I still think Jay Garrick ought to be Canadian; his traditional costume does not look all that far removed from a Mountie's serge. Which leads to this notion: how'd you like the JSA to be Canadian? Maybe not all of it, but at least some of it? The JSA being involved in joint Canadian / USAvian defense would not be too far afield from what they originally did, and seeing as Canada did enter WWII a good two years before the US, it would give them a jump on punching Nazis (the most archetypal thing JSAvains ever do).

Johnny Thunder's thunderbolt could be related to Nelvana in some fashion -- no reason to go all the way to Tibet -- and there aren't too many JSA members who are strongly tied to locations in the US, so move as many as you like northward.

The longevity of the JSA could be explained in one of two ways, both involving the thunderbolt: either an errant wish on Johnny's part (the Siskoid-approved way, as I recall) or via time-travel shenanigans.

Siskoid said...

Of course, that ship has sailed. The JSA, thought not actually called that, are featured in Earth2, which works on a united Earth-type scheme post-Apokolips invasion. None of the characters are likely to also exist on Earth-1. Especially since there are no supers on the books before the "5 years ago mark", so time travel shenanigans would be indicated, yes.

I could imagine the Young All-Stars as a teenage Canadian team though, set in the present. Flying Fox was already a Canadian Native, Neptune Perkins represents our natural connection to three oceans, Tsunami could represent the west coast's important Asian-Canadian population, and Fury, Iron Munro and Dan the Dyna-Mite make sure the team packs a physical punch. I mean, if we're gonna renationalize characters no one cares about...

Ted said...


I bowled Irwin Hasen completely over at Heroescon In Charlotte NC a few years ago by commissioning a sketch of the Golden Age Harlequin. He told me that no one else had ever MENTIONED her, much less wanted a sketch by her original artist.

I may be a group of one but I am Unanimous In my love of some obscure characters.

*Huffs grumpily and steps down off soap box.*

Siskoid said...

I've been a huge fan of Golden Age characters since All-Star Squadron blew my mind in the early 80s, so I know your pain/joy.

Anonymous said...

Re: JSA/Earth2

I think a throwaway line in one issue of Earth2 was about "the Canadian team Sand and his Sandmen."

Diabolu Frank said...

Booster Gold's Canadianness is in dispute. Do you guys do American football? Anyway, Lemire has stated that Booster is not on the team.

Position on French-Canadian Adam Strange? I'd say take a classy classic over the risk of a new character.

I get really great economical commissions, and I suspect it's because I get characters even more obscure than the Golden Age Harlequin (Hi Molly! Underworld Unleashed made me a fan!) It's obvious I'm not flipping them, and I'm sure getting to draw something different is fun for veterans (though it sometimes seems a source of anxiety for struggling newbies.)

Siskoid said...

Anon: Yes, Wesley Dodd is Canadian. all gotta do our bit for the World Army.

Frank: I never thought Booster made a good Canadian, his concept is SO American, it hurts.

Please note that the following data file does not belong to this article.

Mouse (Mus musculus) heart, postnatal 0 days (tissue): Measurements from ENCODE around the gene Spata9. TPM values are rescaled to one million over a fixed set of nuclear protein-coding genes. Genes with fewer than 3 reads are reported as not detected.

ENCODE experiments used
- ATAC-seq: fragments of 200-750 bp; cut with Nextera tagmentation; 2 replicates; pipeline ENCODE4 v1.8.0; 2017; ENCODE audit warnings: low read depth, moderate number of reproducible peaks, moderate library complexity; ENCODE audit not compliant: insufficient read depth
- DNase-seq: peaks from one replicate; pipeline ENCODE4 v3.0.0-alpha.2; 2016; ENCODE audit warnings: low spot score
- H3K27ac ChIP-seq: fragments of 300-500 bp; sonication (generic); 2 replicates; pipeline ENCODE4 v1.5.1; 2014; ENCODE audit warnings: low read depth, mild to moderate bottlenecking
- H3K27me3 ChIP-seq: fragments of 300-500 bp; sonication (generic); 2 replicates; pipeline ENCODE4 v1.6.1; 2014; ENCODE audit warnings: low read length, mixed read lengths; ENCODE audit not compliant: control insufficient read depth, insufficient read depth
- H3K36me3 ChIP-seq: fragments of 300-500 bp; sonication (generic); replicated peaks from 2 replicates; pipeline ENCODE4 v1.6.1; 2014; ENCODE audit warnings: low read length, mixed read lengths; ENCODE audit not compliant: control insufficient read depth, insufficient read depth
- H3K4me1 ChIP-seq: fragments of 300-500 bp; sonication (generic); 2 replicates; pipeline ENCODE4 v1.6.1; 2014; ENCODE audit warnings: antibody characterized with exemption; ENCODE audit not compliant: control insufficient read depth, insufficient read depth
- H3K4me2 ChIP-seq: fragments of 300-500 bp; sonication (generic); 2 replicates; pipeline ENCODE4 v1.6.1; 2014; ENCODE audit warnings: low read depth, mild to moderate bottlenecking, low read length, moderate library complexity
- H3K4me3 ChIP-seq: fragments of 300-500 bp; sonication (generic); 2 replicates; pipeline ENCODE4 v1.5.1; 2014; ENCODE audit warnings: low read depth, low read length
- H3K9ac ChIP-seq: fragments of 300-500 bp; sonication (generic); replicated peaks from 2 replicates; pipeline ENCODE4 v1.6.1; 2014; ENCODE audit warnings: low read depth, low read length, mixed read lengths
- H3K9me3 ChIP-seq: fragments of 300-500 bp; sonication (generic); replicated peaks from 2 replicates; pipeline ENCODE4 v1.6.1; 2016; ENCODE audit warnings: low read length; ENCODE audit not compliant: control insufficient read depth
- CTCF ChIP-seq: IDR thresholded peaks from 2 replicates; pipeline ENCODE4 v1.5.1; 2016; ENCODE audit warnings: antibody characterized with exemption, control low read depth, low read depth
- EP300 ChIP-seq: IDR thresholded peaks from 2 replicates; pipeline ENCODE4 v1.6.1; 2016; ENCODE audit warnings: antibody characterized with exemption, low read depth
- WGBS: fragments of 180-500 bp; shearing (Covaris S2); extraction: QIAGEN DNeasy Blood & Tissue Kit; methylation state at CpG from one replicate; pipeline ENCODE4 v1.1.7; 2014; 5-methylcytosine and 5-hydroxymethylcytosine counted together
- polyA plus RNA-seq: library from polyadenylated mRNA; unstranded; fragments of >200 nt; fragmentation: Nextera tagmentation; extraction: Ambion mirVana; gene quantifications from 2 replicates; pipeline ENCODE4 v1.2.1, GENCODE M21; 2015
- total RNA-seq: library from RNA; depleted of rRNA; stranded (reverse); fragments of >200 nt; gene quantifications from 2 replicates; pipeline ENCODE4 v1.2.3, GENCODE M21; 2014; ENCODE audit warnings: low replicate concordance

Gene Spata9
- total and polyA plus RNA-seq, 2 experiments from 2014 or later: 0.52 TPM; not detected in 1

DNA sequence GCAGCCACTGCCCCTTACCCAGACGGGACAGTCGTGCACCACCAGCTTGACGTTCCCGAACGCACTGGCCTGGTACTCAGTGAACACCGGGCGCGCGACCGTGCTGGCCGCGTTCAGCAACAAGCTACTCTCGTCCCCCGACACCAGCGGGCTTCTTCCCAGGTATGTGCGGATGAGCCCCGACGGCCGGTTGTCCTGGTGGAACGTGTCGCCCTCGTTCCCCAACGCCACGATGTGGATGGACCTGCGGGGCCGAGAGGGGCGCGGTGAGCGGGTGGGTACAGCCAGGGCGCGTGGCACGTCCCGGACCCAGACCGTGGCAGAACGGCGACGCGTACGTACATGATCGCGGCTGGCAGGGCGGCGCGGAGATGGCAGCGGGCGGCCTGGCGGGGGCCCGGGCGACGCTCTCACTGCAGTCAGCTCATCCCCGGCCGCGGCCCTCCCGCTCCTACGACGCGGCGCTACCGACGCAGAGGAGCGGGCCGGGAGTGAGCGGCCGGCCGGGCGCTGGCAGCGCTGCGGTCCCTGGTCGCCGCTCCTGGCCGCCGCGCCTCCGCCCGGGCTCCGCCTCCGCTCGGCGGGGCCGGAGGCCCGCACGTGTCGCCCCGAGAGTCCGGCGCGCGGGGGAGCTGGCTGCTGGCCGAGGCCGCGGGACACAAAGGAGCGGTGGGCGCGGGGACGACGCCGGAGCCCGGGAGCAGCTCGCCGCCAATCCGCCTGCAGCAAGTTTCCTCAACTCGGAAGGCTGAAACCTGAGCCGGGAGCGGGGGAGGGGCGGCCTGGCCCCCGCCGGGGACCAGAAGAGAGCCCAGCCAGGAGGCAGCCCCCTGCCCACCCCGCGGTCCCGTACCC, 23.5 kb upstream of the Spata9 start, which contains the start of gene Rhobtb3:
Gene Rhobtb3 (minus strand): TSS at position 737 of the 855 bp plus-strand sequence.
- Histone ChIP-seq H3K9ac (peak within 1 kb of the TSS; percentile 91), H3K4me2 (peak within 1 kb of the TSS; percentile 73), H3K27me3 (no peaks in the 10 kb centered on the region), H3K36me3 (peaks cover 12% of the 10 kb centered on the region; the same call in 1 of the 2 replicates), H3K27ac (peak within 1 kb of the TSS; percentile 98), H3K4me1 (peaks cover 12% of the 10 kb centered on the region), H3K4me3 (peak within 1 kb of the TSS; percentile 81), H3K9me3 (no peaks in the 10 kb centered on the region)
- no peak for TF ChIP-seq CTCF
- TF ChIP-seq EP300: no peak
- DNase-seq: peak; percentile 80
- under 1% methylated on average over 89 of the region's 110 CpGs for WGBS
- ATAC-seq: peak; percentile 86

Boosterrific said...

I just dropped by to point out that Lemire already said no Booster Gold on the team (in an interview at CBR), but I see Frank beat me to it.

Boosterrific said...

I meant to say this in that last post, but this whole stunt reminds me more of the time Claremont's X-Men were based in Australia moreso than anything Alpha Flight. It was pretty much the regular X-Men plus a single token Australian (Gateway).

Siskoid said...

Sorry about the Booster snub though!

As for X-Men Australia, I don't think it's quite the same, although maybe Australians would debate that with me, on account of JLC being written by an actual Canadian.

Jeremy Patrick said...

I do think it's a really interesting idea. I lived in Toronto for about a decade, and think it would be a fantastic setting for superhero yarns. That being said, I'm trying to think of team books set in real other countries (or even real parts of the U.S. other than New York). There was West Coast Avengers . . . Excalibur . . . and that's all that comes to mind :) (I'm sure there's lots more, I just can't think of them--hey, Justice League Antarctica that one time!). As I said, an interesting experiment--I just don't imagine most American readers are that intrigued by Canada to make it a selling point, or that an increase in Canadian sales would be enough to boost the title permanently.

Siskoid said...

Justice League Europe started in France and eventually migrated to England. The Justice League was in Detroit for a while. Infinity Inc. was in L.A. If you count mini-series, DC have had the Great Ten in China and Super Young Team in Japan.

They exist, it's just that NYC is a little crowded in comparison.

Rex Kidd said...

I was a little upset. I mean, I love Alpha Flight, but I would have thought it stupid if Alpha Flight replaced the West Coast Avengers (that's an apt comparison, right? Main JL is regular Avengers, JLA is West Coast?)

And I also thought it pretty stupid how Jeff Lemire both a) insulted Alpha Flight and b) said they weren't about to create any new heroes from Canada except for one.